NFIB/Ohio Member Profile: Central Ohio Compounding Pharmacy

Date: September 30, 2015

In 1998, Compounding Pharmacist, Tony Buchta alongside his
wife Brenda, a registered nurse, opened the doors to their business, Central
Ohio Compounding Pharmacy (COCP). COCP specializes in compounding patient
specific medications to meet the particular needs of patients, as well as
back-ordered or discontinued drugs that are not available at your local
“run-of-the-mill pharmacy”.

“Compounding” is the art and science of creating
personalized medications; COCP takes pride in working with patients and their
physicians to create a custom solution to solve unique problems while providing
the highest quality of care. Buchta said “The underlying tenet is patients
have problems and we need to work together as a team”.

“There are several reasons why doctors seek a customized
drug formulation, there are several ways COCP mixes medicines to accommodate
the patient” said Buchta, whose company employs 22 at its facility in Columbus.

“Children, for example, may refuse to take pills, capsules
or medicines because they taste bad.  Some
of those include masking medicines with palatable flavors to help the medicine
go down; mixing the active ingredient of a medicine into a different form.” Some
of these services include, pain management, specific compounded formulations,
veterinary medication, and hormone supplementation.  Due to being a compounding pharmacy, many
prescriptions can be filled in an array of forms such as capsules, topical
creams, gels, suspensions, tablets, and even lollipops.

When asked about the biggest challenges he faces as a business owner, Buchta is quick to mention the threat of becoming regulated by the Food and Drug Administration. The FDA regulates manufactured drugs and medical devices, currently compounding pharmacies are regulated by state boards of pharmacy.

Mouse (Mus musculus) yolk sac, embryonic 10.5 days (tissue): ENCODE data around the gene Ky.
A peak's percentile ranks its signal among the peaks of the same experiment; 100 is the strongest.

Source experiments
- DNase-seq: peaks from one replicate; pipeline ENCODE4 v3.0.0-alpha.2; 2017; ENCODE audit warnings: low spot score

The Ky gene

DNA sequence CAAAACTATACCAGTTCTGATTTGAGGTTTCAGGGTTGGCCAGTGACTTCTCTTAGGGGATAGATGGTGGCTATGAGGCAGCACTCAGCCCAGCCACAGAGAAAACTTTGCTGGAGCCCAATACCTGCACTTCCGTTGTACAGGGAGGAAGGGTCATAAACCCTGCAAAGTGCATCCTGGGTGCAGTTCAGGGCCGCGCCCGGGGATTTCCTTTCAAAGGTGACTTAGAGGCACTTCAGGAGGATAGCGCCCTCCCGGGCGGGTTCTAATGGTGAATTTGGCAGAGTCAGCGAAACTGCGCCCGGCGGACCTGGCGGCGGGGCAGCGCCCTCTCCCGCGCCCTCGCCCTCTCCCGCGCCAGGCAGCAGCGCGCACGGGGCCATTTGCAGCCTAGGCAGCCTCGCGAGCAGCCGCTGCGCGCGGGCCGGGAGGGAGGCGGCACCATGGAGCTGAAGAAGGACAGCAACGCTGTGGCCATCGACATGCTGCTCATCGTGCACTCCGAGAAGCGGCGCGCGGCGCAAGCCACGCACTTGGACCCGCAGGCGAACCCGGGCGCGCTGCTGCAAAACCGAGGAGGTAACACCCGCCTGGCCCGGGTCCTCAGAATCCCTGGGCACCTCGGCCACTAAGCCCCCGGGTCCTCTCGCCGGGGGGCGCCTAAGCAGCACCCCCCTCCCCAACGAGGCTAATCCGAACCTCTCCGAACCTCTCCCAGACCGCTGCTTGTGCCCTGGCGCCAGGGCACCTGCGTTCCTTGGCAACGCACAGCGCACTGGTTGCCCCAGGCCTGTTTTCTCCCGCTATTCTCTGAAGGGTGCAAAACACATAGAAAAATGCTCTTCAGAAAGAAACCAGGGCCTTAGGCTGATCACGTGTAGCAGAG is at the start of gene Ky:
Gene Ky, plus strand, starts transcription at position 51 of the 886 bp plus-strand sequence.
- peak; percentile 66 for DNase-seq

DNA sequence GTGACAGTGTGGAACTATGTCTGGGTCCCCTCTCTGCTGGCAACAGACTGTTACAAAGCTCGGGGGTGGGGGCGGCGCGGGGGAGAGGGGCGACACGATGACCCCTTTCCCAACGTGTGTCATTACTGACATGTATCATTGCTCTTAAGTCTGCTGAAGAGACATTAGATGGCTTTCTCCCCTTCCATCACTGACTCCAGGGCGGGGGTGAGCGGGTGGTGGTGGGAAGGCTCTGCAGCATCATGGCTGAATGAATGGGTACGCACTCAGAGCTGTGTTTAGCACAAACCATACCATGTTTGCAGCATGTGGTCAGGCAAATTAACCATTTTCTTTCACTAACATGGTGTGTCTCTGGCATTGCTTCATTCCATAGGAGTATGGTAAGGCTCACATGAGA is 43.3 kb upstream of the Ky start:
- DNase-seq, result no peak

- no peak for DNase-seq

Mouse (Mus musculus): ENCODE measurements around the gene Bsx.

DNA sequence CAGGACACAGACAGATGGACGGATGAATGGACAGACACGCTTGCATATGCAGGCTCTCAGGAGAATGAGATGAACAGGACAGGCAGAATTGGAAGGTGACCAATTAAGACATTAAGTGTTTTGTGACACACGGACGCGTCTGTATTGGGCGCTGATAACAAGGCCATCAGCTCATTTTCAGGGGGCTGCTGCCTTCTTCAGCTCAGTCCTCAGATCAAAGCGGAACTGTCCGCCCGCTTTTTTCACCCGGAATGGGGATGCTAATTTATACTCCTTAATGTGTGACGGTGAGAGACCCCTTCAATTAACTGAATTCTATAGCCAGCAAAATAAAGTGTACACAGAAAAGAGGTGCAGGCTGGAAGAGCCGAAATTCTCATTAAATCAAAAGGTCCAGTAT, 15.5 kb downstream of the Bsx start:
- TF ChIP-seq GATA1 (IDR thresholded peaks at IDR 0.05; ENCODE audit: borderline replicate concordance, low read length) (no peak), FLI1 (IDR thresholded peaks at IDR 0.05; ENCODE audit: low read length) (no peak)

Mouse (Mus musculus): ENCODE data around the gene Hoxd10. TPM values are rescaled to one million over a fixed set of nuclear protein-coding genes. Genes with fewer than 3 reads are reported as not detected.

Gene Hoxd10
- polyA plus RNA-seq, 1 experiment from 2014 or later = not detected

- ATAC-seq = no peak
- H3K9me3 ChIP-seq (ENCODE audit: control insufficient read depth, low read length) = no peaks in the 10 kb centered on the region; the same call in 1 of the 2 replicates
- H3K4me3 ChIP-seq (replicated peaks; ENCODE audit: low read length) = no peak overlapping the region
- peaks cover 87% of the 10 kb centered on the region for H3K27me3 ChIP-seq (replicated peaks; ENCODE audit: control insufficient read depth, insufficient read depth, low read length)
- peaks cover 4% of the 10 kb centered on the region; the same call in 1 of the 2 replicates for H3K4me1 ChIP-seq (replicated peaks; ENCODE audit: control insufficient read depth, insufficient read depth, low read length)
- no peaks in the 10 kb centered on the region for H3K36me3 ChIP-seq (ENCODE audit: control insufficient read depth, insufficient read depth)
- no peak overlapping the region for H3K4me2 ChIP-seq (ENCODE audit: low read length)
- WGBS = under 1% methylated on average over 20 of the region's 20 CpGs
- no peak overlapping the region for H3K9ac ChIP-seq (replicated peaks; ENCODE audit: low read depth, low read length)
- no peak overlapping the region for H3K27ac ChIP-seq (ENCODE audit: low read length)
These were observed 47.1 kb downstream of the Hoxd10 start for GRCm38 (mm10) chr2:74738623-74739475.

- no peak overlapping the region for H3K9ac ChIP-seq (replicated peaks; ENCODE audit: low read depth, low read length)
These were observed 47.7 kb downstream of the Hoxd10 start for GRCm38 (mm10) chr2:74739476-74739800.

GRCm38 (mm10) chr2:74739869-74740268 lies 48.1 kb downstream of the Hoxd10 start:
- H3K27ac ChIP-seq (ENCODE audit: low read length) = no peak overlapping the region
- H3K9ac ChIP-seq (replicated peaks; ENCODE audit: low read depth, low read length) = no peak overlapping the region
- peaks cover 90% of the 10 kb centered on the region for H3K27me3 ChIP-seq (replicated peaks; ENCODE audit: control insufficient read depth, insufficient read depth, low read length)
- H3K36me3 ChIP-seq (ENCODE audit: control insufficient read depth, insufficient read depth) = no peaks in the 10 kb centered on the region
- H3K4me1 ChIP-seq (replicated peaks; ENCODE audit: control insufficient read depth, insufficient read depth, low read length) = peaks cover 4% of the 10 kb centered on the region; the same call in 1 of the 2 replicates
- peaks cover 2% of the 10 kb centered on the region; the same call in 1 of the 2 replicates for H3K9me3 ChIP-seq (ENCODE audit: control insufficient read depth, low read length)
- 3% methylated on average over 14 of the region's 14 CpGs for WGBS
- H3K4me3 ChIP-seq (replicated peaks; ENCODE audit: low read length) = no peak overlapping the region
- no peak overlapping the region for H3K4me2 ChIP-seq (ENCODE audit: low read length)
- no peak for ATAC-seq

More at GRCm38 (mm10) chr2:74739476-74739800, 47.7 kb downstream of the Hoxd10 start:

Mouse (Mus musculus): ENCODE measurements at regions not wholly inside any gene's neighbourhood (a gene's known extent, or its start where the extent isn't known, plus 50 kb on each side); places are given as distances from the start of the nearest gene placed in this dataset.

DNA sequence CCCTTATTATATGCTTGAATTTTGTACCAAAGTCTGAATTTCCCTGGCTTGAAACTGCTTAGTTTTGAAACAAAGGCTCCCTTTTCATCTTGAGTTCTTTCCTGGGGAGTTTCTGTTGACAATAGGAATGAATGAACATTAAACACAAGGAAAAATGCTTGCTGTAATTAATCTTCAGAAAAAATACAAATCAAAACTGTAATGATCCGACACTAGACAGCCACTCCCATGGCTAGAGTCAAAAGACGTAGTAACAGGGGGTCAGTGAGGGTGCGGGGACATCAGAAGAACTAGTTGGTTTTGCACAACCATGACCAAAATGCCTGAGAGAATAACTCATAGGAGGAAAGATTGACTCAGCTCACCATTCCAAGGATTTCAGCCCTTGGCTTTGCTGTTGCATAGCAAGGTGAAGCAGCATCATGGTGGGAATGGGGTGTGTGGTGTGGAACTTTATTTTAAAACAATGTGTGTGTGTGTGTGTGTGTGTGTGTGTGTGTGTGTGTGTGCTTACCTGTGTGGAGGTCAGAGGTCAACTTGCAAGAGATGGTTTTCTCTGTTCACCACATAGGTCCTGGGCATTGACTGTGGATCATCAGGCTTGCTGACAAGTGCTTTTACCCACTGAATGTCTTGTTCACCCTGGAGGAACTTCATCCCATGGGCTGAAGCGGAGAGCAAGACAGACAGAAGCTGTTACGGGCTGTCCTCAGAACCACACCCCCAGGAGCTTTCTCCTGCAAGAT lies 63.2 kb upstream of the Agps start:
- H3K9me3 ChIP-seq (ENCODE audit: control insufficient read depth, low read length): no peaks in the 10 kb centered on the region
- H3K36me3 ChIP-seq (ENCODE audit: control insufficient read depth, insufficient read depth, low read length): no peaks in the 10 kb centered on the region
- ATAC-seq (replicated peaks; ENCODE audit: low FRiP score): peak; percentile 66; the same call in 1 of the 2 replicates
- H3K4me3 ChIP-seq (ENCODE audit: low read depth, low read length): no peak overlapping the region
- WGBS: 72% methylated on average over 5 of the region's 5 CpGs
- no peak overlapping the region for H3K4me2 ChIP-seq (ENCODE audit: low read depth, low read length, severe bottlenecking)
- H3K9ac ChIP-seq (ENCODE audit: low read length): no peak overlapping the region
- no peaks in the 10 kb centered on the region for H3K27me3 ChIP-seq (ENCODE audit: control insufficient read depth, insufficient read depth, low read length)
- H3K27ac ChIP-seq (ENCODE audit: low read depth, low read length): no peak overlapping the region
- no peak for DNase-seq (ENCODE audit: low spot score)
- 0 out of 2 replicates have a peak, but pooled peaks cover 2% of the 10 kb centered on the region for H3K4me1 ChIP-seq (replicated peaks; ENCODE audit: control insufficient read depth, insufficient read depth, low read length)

“The FDA is well-suited for regulating manufacturers,” he said. “We think it works best when we’re regulated by the state because their mission is to protect the people of Ohio. It makes sense they continue to oversee compounding.”

 In 2003, these challenges led Buchta to join the NFIB, “It is absolutely crucial to have someone on the frontlines fighting for small businesses, the NFIB’s influence keeps the federal government from interfering with the regulation and operations of privately owned small businesses,” said Buchta. 

The business recently expanded and opened a second location in the center of Columbus in the Arena District. To learn more about the business, visit their website at

Related Content: Small Business News | Ohio

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